In ancient China the Earth was believed to be square, with five sacred mountains, one in each corner, and one in the center, that held up the heavens. The Chinese brought this myth to life by identifying the five mountains, choosing them because of their affects on the land around them: their ability to bring clouds, rain, and snow. In essence the mountains determined the success or failure of the farmlands. The five mountains became home to home to permanent religious establishments and rituals, and it is still common practice for Chinese citizens to climb these mountains (Schafer, Edward 1974). We visited two of the sacred mountains, Mountain Tai was only an hour away from us on the fast train, and was located in the same city that our friend Sonya’s family was from. It is considered the most sacred of all five mountains because of it’s position to the East, a sacred direction due to the rise of the sun and moon (Watt, Louise, 2017). It has a special place in my heart for these reasons. Read about our hike up Mountain Tai here: Climbing Mountain Tai.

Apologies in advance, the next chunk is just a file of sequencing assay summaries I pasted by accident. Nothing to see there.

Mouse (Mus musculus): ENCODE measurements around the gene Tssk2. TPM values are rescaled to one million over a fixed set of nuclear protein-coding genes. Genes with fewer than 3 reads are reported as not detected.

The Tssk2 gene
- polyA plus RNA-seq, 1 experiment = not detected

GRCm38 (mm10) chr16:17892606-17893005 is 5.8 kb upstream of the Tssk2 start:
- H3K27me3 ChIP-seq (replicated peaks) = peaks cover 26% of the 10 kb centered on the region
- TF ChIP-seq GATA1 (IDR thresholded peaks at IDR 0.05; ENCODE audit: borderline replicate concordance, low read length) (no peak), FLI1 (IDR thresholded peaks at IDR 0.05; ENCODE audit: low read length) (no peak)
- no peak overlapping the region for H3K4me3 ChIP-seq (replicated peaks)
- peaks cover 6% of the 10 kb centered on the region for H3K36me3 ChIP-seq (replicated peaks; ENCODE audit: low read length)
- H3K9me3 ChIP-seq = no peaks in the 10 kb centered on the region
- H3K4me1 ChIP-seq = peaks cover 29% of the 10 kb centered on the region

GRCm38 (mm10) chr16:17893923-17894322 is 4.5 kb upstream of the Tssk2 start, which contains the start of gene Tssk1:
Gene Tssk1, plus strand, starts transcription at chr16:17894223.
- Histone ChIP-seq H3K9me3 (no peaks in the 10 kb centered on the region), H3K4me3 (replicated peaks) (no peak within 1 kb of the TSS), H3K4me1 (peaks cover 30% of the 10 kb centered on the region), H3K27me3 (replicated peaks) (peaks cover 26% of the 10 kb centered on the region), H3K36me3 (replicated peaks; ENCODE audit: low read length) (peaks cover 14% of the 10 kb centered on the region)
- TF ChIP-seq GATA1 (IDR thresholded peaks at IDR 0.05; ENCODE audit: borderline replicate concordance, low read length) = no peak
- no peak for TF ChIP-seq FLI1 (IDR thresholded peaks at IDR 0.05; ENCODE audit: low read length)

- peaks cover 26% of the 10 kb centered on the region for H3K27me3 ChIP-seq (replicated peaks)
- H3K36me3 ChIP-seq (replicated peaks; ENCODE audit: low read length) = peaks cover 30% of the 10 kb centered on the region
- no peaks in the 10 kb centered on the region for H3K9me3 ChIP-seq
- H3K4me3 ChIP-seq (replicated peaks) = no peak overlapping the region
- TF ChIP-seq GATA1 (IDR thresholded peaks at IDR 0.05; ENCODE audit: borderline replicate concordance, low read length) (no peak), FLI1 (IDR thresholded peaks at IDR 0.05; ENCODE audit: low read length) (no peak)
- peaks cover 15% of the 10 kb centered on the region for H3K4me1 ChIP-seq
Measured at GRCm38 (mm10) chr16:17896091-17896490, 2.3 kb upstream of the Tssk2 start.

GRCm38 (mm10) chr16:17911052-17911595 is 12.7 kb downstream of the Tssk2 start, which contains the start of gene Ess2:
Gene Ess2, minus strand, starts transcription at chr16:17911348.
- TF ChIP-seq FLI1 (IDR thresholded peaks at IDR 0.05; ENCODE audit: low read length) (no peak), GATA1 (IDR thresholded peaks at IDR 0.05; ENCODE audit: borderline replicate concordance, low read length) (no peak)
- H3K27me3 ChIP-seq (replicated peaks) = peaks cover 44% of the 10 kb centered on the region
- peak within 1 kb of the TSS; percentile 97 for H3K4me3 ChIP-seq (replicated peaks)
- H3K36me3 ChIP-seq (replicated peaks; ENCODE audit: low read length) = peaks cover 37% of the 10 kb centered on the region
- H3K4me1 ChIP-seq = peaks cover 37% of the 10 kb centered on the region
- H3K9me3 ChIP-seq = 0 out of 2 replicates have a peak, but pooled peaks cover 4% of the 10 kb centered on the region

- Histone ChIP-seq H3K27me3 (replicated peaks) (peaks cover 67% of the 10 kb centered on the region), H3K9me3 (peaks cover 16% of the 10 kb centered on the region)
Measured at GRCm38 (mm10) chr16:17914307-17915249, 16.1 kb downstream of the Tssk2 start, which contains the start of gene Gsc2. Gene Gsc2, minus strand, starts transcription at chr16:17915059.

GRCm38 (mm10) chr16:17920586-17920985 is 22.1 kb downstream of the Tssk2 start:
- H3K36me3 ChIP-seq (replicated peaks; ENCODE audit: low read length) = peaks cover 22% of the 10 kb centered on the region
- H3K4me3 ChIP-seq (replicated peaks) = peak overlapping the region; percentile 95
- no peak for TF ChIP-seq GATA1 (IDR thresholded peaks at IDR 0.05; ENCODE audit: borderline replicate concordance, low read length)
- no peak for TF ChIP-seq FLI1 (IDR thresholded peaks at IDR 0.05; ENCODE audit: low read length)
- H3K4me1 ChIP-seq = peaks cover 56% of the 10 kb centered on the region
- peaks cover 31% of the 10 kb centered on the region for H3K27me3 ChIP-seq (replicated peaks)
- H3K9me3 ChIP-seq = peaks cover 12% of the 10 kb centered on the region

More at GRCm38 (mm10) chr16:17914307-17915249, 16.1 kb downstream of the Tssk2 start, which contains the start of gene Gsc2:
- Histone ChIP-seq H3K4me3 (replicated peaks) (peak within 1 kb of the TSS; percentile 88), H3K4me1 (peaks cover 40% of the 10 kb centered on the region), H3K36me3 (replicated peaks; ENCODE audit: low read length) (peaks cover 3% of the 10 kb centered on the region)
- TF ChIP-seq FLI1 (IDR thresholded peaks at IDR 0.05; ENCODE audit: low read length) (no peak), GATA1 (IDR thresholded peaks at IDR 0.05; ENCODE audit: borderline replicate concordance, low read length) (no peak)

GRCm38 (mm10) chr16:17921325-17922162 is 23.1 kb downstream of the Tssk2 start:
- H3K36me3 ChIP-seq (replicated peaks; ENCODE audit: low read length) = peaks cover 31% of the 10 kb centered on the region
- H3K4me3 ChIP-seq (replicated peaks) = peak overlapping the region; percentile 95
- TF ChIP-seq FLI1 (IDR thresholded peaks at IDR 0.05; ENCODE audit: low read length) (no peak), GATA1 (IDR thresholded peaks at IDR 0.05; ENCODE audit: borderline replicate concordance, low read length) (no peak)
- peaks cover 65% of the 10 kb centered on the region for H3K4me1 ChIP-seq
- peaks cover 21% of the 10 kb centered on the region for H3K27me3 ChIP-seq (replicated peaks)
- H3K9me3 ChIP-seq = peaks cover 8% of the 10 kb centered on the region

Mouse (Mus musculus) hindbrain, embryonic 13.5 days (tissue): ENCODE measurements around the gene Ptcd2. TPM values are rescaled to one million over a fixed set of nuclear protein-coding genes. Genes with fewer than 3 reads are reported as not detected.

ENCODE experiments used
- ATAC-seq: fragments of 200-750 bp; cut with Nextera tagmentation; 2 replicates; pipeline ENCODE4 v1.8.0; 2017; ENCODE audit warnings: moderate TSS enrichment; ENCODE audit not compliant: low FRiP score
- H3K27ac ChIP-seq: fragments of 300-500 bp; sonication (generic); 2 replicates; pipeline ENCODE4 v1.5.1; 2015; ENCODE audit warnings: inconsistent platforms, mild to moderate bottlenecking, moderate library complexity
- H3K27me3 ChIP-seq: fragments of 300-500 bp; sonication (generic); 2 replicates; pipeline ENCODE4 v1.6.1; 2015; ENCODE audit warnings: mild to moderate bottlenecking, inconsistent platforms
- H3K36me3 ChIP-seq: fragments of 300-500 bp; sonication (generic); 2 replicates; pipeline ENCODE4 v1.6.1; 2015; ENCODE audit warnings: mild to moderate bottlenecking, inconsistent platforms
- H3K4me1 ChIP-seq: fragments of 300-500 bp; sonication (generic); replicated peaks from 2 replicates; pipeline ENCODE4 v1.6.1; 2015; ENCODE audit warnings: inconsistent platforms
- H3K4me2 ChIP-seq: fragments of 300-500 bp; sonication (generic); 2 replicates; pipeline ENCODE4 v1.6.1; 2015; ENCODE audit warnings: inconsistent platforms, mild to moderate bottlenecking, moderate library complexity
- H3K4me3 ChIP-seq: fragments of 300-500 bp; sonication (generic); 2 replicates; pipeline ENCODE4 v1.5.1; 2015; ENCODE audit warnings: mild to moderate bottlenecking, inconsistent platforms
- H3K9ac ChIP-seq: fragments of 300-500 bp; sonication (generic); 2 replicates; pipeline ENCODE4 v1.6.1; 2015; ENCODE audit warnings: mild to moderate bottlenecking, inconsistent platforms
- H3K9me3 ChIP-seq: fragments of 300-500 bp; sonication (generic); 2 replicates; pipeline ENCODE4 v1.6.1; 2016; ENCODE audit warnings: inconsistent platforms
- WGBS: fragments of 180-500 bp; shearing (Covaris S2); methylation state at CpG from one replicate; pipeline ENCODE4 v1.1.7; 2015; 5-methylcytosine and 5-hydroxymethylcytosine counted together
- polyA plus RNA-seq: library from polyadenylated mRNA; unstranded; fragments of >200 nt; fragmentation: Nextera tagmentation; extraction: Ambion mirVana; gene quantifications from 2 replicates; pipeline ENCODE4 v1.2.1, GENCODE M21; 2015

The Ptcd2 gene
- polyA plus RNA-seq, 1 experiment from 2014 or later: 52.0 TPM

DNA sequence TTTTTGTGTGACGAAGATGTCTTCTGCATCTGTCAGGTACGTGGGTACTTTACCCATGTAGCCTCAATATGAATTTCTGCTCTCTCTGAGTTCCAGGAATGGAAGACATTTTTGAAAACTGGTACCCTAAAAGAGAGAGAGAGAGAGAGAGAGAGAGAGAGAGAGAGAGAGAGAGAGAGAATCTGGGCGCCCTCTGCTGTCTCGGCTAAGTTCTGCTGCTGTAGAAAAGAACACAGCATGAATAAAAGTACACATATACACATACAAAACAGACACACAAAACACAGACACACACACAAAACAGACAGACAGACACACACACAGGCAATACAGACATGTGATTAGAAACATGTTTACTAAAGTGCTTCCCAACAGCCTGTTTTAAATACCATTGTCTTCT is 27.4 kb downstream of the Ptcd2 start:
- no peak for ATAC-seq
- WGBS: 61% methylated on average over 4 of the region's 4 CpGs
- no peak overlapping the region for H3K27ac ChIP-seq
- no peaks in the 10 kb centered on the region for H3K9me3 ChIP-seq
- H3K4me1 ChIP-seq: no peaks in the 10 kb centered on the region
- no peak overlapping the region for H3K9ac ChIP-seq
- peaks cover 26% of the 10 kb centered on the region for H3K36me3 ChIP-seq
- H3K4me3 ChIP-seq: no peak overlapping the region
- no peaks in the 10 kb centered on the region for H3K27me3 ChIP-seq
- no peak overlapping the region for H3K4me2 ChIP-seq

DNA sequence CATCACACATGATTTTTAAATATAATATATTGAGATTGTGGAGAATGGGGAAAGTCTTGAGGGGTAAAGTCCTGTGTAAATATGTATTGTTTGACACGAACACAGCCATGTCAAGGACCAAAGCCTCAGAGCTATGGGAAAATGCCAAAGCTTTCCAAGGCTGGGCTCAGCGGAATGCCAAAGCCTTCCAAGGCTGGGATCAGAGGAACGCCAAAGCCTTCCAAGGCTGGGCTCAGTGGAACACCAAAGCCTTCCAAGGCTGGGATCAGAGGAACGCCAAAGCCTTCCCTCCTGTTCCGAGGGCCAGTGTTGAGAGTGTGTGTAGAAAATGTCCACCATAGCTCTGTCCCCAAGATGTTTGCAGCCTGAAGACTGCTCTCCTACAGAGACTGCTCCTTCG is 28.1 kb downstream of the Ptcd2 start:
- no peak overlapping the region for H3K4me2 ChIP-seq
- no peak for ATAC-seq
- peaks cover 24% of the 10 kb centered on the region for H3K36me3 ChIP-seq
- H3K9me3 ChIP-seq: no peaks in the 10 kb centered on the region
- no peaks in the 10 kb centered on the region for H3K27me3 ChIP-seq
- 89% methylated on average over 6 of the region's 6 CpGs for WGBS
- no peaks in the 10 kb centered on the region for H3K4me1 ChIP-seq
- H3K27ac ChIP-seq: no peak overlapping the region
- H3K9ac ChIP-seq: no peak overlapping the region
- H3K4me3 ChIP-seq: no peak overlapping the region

The other mountain we climbed was Mountain Hua, which is located near Xian, the city best known for the terracotta warriors. Click here to read about our hike up Mountain Hua: Climbing Mountain Hua.
Schafer, Edward. Great Ages of Man Ancient China. Time Life, 1974.
Watt, Louise. “Climbing the 6,000 Steps up Mount Tai, China’s Most Sacred Mountain.” The Denver Post, The Denver Post, 10 May 2017, http://www.denverpost.com/2017/05/09/climbing-the-6000-steps-up-mount-tai-chinas-most-sacred-mountain/.